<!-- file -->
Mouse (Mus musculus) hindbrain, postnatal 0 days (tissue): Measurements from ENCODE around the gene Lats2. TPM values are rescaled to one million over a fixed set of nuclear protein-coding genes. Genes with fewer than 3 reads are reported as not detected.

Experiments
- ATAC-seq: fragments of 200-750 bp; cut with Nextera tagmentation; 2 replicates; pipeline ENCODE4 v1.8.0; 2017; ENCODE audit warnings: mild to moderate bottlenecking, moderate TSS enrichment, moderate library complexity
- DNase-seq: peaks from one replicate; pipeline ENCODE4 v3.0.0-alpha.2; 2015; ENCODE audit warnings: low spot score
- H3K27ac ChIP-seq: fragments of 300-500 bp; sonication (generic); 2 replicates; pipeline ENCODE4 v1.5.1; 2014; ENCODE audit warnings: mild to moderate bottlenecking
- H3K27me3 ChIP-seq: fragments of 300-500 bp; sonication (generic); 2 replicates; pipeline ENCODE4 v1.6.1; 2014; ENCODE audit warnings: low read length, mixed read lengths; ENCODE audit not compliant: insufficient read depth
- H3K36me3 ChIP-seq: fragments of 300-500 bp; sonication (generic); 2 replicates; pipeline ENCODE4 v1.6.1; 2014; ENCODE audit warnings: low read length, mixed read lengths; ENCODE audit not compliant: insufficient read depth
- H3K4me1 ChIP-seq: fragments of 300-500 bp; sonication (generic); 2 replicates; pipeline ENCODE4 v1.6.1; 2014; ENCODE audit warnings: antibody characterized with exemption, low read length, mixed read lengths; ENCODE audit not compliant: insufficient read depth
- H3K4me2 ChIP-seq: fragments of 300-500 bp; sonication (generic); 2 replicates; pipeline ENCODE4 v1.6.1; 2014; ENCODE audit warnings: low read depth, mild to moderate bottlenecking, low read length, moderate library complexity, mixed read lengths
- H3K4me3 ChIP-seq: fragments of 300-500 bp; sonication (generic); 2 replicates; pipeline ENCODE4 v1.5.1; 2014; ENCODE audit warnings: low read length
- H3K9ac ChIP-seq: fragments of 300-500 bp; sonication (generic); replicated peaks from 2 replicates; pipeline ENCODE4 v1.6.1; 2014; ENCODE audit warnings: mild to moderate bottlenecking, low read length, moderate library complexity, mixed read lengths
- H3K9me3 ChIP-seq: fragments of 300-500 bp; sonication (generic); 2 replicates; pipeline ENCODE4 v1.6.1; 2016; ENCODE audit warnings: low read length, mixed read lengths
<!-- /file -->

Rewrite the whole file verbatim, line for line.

Mouse (Mus musculus) hindbrain, postnatal 0 days (tissue): Measurements from ENCODE around the gene Lats2. TPM values are rescaled to one million over a fixed set of nuclear protein-coding genes. Genes with fewer than 3 reads are reported as not detected.

Experiments
- ATAC-seq: fragments of 200-750 bp; cut with Nextera tagmentation; 2 replicates; pipeline ENCODE4 v1.8.0; 2017; ENCODE audit warnings: mild to moderate bottlenecking, moderate TSS enrichment, moderate library complexity
- DNase-seq: peaks from one replicate; pipeline ENCODE4 v3.0.0-alpha.2; 2015; ENCODE audit warnings: low spot score
- H3K27ac ChIP-seq: fragments of 300-500 bp; sonication (generic); 2 replicates; pipeline ENCODE4 v1.5.1; 2014; ENCODE audit warnings: mild to moderate bottlenecking
- H3K27me3 ChIP-seq: fragments of 300-500 bp; sonication (generic); 2 replicates; pipeline ENCODE4 v1.6.1; 2014; ENCODE audit warnings: low read length, mixed read lengths; ENCODE audit not compliant: insufficient read depth
- H3K36me3 ChIP-seq: fragments of 300-500 bp; sonication (generic); 2 replicates; pipeline ENCODE4 v1.6.1; 2014; ENCODE audit warnings: low read length, mixed read lengths; ENCODE audit not compliant: insufficient read depth
- H3K4me1 ChIP-seq: fragments of 300-500 bp; sonication (generic); 2 replicates; pipeline ENCODE4 v1.6.1; 2014; ENCODE audit warnings: antibody characterized with exemption, low read length, mixed read lengths; ENCODE audit not compliant: insufficient read depth
- H3K4me2 ChIP-seq: fragments of 300-500 bp; sonication (generic); 2 replicates; pipeline ENCODE4 v1.6.1; 2014; ENCODE audit warnings: low read depth, mild to moderate bottlenecking, low read length, moderate library complexity, mixed read lengths
- H3K4me3 ChIP-seq: fragments of 300-500 bp; sonication (generic); 2 replicates; pipeline ENCODE4 v1.5.1; 2014; ENCODE audit warnings: low read length
- H3K9ac ChIP-seq: fragments of 300-500 bp; sonication (generic); replicated peaks from 2 replicates; pipeline ENCODE4 v1.6.1; 2014; ENCODE audit warnings: mild to moderate bottlenecking, low read length, moderate library complexity, mixed read lengths
- H3K9me3 ChIP-seq: fragments of 300-500 bp; sonication (generic); 2 replicates; pipeline ENCODE4 v1.6.1; 2016; ENCODE audit warnings: low read length, mixed read lengths